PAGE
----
By Michael Dodd
“The diabolic, situationist genius of the kamikaze attacks was that they were themselves a kind of counter-cinema, a spectacle very possibly inspired by the art-form, but rendering obsolete any comparable fictions it had to offer. The 9/11 attacks smashed Hollywood’s monopoly on myth-making and image production, and inspiring as they did only horror and revenge, aimed a devastating blow at imagination, and maybe for a while enfeebled the reputation of cinema and all the arts.” – Peter Bradshaw, Film Critic
In the aftermath of America’s darkest day the cinema of the United States suffered. The attackers had erased the World Trade Centre from New York’s skyline, and with film studios scrambling to remove shots of the iconic buildings from their movies and trailers, like the famous Spiderman teaser featuring a giant web strung between the Twin Towers, the terrorists had sickeningly achieved a secondary victory. While the decision to remove the World Trade Centre from cinema was made out of sensitivity, it meant that the attackers had been able to erase the buildings from both reality and fiction.
As shown in the second part of this article, the American horror genre also suffered. The incisive, reflective nature of horror films in the United States was compromised by the sheer cinematic trauma of the 9/11 terrorist attacks, and as a consequence the market saw a surge in remakes which allowed the genre to function more as a medium for giving the movie-going public a safe scare.
Just as with the nation itself though, the trauma which affected American cinema was not absolute. With time recovery began to take hold, and horror movies were no exception. 9/11 may have caused a remake trend within the genre, but some horror films continued to explore the national mood just as they had throughout the twentieth century. How they did this, and with what degree of success, can be determined by examining trends which occurred parallel to the remake phenomenon.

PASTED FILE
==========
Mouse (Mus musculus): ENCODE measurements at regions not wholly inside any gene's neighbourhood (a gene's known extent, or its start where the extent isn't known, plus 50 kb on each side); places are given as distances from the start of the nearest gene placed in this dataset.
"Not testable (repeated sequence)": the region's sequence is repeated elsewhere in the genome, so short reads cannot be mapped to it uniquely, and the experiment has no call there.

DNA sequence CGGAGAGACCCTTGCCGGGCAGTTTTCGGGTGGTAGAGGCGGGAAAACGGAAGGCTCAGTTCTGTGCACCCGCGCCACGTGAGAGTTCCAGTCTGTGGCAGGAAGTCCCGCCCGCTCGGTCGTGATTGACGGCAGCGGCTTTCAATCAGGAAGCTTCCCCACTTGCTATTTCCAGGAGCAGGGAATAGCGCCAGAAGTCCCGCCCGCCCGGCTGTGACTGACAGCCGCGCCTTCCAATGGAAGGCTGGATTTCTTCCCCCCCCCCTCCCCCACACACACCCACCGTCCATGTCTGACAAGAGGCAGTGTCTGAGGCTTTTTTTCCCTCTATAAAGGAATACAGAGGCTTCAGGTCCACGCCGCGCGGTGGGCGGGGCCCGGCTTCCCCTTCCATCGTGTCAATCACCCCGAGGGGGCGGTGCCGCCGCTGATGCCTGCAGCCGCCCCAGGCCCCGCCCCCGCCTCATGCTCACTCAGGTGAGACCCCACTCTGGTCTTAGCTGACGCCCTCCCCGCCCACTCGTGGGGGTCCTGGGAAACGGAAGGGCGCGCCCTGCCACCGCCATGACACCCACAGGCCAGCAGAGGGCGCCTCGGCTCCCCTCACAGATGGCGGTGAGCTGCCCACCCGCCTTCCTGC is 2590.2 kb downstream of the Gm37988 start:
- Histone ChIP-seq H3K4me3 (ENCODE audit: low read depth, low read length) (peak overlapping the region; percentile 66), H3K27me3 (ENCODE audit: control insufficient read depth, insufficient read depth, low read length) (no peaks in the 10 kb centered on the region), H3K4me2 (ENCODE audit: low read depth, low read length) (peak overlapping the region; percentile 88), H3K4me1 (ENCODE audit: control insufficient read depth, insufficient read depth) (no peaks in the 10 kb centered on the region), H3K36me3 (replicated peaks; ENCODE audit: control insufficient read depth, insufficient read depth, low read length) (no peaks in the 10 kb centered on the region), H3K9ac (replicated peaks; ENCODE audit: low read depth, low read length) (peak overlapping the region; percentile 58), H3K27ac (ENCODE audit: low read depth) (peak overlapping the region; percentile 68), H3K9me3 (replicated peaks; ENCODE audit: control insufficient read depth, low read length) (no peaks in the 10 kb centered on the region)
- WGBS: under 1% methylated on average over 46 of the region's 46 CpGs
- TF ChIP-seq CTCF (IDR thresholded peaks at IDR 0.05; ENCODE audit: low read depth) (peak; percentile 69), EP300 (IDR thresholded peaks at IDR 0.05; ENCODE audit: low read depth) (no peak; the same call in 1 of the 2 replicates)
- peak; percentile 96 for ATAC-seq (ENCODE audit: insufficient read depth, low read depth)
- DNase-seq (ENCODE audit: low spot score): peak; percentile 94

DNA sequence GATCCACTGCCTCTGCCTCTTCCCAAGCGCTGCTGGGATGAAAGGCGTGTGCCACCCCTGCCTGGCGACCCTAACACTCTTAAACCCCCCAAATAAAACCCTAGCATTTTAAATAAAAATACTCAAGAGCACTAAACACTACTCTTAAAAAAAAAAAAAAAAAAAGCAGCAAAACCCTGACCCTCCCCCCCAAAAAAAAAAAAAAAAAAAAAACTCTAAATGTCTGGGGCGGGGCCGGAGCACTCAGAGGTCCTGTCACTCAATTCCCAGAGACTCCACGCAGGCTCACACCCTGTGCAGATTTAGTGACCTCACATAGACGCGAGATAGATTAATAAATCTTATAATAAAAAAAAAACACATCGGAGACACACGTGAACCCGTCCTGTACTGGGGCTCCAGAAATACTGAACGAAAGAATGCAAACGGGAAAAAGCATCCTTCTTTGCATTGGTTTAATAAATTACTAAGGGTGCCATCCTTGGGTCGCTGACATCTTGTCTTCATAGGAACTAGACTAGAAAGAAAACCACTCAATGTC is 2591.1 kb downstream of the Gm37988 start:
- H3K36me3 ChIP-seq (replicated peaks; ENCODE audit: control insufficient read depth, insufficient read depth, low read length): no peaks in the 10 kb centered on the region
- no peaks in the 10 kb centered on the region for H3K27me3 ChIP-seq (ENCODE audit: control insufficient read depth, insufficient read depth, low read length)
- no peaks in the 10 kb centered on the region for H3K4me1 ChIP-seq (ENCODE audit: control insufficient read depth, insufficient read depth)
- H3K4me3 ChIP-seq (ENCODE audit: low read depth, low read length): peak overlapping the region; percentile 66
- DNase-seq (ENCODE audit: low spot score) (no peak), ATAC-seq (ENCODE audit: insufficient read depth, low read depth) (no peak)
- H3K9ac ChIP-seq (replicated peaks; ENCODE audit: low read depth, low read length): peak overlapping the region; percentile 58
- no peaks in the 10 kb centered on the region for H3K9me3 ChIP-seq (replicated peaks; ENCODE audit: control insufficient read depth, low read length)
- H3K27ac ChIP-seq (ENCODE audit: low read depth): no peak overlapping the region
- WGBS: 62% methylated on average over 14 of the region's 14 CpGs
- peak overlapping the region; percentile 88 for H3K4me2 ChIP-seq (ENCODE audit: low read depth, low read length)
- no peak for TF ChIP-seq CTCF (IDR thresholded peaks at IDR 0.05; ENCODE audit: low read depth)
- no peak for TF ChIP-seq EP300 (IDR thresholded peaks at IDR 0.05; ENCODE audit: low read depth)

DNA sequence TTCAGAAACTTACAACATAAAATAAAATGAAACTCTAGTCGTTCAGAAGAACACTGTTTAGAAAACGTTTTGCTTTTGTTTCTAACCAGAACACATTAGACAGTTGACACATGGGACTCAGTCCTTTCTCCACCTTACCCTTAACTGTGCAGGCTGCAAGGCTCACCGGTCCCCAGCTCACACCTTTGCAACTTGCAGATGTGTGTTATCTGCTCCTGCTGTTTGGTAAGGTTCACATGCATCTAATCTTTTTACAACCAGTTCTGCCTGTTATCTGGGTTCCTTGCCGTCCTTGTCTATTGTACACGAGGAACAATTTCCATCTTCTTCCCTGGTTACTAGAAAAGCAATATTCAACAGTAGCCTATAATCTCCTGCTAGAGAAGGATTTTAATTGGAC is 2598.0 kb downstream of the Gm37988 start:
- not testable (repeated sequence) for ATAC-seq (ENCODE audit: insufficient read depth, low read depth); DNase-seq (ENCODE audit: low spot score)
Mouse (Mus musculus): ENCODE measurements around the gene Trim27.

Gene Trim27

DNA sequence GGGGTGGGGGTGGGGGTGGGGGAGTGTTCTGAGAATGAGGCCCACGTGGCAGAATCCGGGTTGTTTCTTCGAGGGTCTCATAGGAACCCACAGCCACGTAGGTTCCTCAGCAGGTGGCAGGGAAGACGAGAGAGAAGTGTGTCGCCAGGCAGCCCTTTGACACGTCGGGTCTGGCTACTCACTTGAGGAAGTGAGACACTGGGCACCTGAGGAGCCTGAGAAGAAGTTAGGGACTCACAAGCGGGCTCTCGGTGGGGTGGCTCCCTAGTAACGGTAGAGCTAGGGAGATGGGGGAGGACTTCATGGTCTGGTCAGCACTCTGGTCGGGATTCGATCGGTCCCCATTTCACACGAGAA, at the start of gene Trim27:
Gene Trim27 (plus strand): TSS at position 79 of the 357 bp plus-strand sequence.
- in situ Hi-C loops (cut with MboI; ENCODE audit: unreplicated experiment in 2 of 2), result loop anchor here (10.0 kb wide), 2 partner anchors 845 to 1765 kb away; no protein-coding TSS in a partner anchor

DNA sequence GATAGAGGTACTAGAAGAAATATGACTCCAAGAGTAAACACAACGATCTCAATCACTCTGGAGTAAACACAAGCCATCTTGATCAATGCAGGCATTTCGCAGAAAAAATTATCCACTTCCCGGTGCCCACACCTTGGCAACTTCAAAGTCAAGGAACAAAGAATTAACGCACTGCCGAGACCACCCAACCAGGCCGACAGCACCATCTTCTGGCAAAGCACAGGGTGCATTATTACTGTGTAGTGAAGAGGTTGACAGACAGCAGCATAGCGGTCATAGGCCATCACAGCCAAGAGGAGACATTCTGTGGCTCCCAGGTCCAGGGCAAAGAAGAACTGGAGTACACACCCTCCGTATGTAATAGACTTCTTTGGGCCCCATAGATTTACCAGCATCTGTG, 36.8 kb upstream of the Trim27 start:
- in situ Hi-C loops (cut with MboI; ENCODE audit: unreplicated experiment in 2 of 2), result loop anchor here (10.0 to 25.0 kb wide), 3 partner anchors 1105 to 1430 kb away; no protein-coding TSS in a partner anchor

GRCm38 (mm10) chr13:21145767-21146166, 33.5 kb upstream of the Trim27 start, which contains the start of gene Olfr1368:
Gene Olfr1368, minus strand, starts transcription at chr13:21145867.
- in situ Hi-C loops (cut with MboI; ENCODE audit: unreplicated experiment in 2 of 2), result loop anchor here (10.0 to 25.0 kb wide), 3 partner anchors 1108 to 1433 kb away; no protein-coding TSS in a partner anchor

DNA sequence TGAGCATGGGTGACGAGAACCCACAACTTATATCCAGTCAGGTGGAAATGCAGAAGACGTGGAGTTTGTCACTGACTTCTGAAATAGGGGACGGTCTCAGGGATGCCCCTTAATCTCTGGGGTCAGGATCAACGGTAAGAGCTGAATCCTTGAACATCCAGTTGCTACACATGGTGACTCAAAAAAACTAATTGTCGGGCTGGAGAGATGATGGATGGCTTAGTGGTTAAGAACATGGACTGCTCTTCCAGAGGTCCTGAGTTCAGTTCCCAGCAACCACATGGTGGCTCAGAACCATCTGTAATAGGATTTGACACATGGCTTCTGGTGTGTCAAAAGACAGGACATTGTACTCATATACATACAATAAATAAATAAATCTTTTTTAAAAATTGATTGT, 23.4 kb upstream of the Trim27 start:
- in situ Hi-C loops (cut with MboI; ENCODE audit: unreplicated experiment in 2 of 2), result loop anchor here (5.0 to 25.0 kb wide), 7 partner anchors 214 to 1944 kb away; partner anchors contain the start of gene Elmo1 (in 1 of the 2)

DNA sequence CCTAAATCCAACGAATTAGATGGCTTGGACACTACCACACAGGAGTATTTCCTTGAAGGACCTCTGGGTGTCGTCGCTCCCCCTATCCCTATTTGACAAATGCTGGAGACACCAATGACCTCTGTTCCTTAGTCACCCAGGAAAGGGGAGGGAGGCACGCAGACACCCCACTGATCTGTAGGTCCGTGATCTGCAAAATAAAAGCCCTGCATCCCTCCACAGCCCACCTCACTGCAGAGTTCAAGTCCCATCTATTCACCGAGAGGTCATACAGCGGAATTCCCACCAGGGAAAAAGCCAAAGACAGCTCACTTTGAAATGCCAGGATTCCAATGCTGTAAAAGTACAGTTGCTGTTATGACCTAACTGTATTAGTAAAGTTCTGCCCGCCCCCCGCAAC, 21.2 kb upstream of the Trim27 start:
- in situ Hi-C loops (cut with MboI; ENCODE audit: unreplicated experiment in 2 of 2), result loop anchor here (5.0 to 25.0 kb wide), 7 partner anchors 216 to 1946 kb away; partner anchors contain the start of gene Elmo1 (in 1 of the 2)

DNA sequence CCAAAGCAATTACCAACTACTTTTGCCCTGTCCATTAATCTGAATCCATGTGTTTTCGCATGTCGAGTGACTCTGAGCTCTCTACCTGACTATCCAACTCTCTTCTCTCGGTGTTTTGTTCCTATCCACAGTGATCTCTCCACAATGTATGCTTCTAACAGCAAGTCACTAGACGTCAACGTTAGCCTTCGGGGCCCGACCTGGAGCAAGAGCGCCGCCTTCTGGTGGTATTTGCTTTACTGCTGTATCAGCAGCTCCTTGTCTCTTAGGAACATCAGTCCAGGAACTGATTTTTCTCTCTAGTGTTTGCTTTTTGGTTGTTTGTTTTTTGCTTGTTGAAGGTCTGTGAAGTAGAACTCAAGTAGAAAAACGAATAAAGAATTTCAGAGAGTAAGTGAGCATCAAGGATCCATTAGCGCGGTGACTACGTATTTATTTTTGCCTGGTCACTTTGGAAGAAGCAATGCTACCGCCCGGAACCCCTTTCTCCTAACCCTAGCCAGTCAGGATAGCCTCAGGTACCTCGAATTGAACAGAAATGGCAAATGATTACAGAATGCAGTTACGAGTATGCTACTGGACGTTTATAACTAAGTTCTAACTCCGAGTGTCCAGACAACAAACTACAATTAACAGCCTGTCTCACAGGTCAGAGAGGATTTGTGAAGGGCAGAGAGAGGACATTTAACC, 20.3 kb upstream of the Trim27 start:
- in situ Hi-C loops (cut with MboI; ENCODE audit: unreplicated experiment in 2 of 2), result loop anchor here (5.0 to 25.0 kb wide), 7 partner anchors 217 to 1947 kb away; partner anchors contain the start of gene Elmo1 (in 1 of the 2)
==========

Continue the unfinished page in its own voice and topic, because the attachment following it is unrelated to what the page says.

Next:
The very ethos of the modern zombie movie is well suited to the post-9/11 psyche, for it involves the end of the world we once knew followed by the rise of a new way of life characterised by fear, mistrust and conflict. The zombie apocalypse narrative which has enjoyed a plethora of releases during the twenty-first century was not a trend caused by the 9/11 attacks, but stark examples of horror cinema finding its penetrative, even satirical, feet again can be found within the genre. By sheer coincidence of timing the British horror 28 Days Later became infused with 9/11 symbolism when audiences saw the iconic moments in which Cillian Murphy wandered the desolate, empty streets of London, thus providing a kind of cinematic mirror to the eerily post-apocalyptic images of New York after the towers fell. This international spin on the zombie archetype served to kick start the genre’s recent prolific surge, and in the United States the zombie film became a platform for some of the most blatant post-9/11 cinematic commentary.
With rising discontent over the way the Bush administration was handling America’s role in the War on Terror, 2005 saw genre master George A. Romero construct a totalitarian society divided by class in Land of the Dead. But the most exceptional post-9/11 zombie film was not released in cinemas but instead aired on television as part of the anthology series Masters of Horror. Joe Dante’s Homecoming features the remarkable visual of American soldiers returning from the dead to rise up against the politicians who sent them off to war. This breathtaking piece of social commentary directly tapped into the post-9/11 American psyche and presented a nation haunted by the servicemen it had sent to fight in what many United States citizens deemed an unjust war in Iraq. As part of the modern golden age of cinematic television in America it stands out, but to find instances of this kind of bluntly in-your-face commentary on the big screen we need to turn to other sides of the horror genre.